A painful monologue on the violence of oblivion
In the rainy town of Aloisville, people have been forgetting the recent details of their lives. It began gradually, without anyone noticing, until repeated episodes removed longer and longer portions of their memories and someone finally figured out that the cause was something in the rain. Contact with water in this town makes you forget. Not all at once: a single drop will only take away the last minute or so. But if you're not careful outside, if you're not covered enough or watchful enough, a downpour will erase your identity in full.
Naomi Salman's novella Nothing but the Rain is told as a series of journal entries by an elderly doctor, Laverne, who desperately holds on to what's worth remembering by writing it down, the notebook effectively serving as a substitute for her mental faculties. She has lost count of how long Aloisville has endured the endless shower of forgetting. There are rumors, half-remembered theories, constantly rediscovered facts that never complete the picture of their situation. She knows that the town has been cut off from the world, that there's no phone signal and no internet, that food aid is airdropped every so often, that armed guards prevent anyone from leaving. What caused it? Why there? Why them? If the truth has ever been found, it's lost now. The humidity in the air suffices to make you uncertain of the passage of time, dooming you to a perpetual present.
Nothing but the Rain narrates a brief series of episodes in Laverne's life, centered on her ties to the neighboring families she's built a mutual support network with. Although solitary by nature, Laverne still upholds her medical oath, and thus fulfills her share of responsibility for keeping Aloisville alive. But the successive entries in her journal reveal dangers she's already forgotten, as well as regrets she stubbornly refuses to forget. A society deprived of its history, and therefore of its identity, reverts to the most elemental tasks of survival. Fight or flight, eat or be eaten. There are no certainties. As Laverne puts it, "I found myself wondering if this had happened before. I didn't know everything I'd seen; I didn't remember everything I knew." Life is reduced to the most immediate necessities, because there's no point in settling debts or making plans. Without memory, human dignity is lost too.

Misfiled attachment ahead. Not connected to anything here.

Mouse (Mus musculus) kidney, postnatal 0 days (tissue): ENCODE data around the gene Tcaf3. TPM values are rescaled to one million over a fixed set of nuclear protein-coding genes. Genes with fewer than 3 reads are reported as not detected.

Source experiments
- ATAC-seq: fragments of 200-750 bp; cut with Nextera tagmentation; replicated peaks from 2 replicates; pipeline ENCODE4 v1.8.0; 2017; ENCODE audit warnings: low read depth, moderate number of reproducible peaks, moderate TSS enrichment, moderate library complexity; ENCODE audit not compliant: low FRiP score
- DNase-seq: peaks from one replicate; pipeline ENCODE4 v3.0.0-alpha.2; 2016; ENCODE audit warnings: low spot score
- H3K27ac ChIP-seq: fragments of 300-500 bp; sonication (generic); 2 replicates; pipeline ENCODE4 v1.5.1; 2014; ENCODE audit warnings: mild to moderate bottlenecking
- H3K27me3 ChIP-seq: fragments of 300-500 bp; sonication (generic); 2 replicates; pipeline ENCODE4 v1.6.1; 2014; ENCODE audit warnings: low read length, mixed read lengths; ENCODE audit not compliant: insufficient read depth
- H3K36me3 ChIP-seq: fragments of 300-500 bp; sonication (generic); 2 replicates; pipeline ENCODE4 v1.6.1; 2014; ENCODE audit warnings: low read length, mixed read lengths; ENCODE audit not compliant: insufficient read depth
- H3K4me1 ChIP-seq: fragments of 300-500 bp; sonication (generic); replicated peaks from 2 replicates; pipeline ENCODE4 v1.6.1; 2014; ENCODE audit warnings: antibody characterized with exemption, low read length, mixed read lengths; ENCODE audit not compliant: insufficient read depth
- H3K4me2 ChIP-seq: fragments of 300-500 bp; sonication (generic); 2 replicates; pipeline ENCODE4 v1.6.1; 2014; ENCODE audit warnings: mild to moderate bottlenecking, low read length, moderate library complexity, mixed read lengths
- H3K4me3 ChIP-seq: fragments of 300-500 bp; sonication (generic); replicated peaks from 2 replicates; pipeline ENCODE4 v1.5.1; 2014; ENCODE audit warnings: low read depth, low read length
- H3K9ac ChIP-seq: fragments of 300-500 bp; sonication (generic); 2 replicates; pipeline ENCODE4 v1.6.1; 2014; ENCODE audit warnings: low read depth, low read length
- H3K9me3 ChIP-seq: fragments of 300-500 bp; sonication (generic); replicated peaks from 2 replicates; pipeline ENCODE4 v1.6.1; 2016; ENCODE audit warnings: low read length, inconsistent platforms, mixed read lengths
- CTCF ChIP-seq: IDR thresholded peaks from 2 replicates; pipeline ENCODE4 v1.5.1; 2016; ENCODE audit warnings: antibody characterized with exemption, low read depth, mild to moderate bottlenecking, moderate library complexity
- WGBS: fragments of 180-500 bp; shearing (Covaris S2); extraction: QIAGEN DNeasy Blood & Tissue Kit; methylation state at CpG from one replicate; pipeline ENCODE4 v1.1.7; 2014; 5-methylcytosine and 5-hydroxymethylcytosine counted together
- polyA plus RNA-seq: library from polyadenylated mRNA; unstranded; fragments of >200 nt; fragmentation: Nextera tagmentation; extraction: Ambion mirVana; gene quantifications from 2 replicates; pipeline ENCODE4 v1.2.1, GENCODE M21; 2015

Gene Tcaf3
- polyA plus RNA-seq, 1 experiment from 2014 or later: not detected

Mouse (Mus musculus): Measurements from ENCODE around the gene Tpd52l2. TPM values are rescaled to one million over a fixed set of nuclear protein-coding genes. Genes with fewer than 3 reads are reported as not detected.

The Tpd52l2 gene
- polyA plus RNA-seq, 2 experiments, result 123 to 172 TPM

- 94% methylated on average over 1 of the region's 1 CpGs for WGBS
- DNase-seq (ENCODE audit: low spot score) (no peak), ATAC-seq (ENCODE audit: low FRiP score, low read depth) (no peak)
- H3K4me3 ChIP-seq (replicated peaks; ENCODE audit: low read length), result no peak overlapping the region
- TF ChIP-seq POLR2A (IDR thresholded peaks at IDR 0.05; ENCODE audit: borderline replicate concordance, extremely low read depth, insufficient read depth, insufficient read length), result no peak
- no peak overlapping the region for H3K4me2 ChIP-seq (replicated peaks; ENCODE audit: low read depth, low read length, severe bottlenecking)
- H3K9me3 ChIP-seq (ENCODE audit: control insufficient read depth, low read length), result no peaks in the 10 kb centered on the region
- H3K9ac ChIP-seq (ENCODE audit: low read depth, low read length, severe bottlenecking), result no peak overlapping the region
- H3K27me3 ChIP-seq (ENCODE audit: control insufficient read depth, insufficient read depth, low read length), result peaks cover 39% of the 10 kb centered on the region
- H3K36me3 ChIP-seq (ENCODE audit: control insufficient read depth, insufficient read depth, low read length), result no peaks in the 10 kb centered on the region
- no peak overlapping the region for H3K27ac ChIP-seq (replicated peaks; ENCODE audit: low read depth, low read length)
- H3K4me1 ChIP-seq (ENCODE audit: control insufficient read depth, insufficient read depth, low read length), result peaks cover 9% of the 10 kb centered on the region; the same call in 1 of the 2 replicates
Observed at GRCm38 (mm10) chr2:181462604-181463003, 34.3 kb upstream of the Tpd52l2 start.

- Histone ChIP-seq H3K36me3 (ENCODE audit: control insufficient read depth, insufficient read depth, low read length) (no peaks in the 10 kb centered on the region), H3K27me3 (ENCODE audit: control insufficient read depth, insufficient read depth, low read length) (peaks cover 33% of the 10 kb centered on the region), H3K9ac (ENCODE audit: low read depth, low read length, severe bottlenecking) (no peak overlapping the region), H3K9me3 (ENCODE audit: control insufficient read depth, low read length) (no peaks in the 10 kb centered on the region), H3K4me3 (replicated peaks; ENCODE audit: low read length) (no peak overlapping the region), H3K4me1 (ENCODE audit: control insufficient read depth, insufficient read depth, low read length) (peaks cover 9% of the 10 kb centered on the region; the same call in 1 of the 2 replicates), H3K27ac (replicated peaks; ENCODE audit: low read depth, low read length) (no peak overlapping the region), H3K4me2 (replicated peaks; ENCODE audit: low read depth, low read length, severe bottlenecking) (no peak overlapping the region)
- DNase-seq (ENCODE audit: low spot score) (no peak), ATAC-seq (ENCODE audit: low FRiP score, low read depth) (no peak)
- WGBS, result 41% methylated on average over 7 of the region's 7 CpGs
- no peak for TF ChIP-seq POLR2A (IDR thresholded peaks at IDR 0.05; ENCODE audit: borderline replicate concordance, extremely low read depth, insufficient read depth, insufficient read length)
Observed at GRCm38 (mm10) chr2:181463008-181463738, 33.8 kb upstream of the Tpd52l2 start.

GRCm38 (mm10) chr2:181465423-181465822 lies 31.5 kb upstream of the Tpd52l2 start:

This is a book that reads fast and hits hard. I typically have a terrible time with unreliable narrators, but in this novella the explanation for the lack of details and the biased recollection is fully believable. It's not that the narrator has an agenda in her way of telling events, but rather that she can't trust her own side of the story. This way she has no advantage over the reader: she's as disoriented as us. She has nothing to hide; she just has many parts missing. This authorial choice overcomes the automatic mistrust that unreliable narrators produce, and instead sparks an empathy that feels true. We can't get to know Laverne more closely than she's letting us see, but it's not a frustrating experience because that's the limit of how closely she knows herself. The effect is a tone of sincerity that one rarely finds in tales of the apocalypse. Even when she's feeling jaded and pessimistic, it comes from a place of care instead of cynicism. Her use of irony brings the story closer instead of setting a distance.
Laverne confesses to her diary the impossible choices that impossible circumstances can force upon us. The point of the story is not finding the answer to what caused the rain, but exploring what's left of the human spirit when it loses everything that defines it.
Nerd Coefficient: 8/10.
BY: Arturo Serrano, multiclass Trekkie/Whovian/Moonie/Miraculer,
accumulating experience points for still more obsessions.
Reference: Salman, Naomi. Nothing but the Rain [Tor, 2023].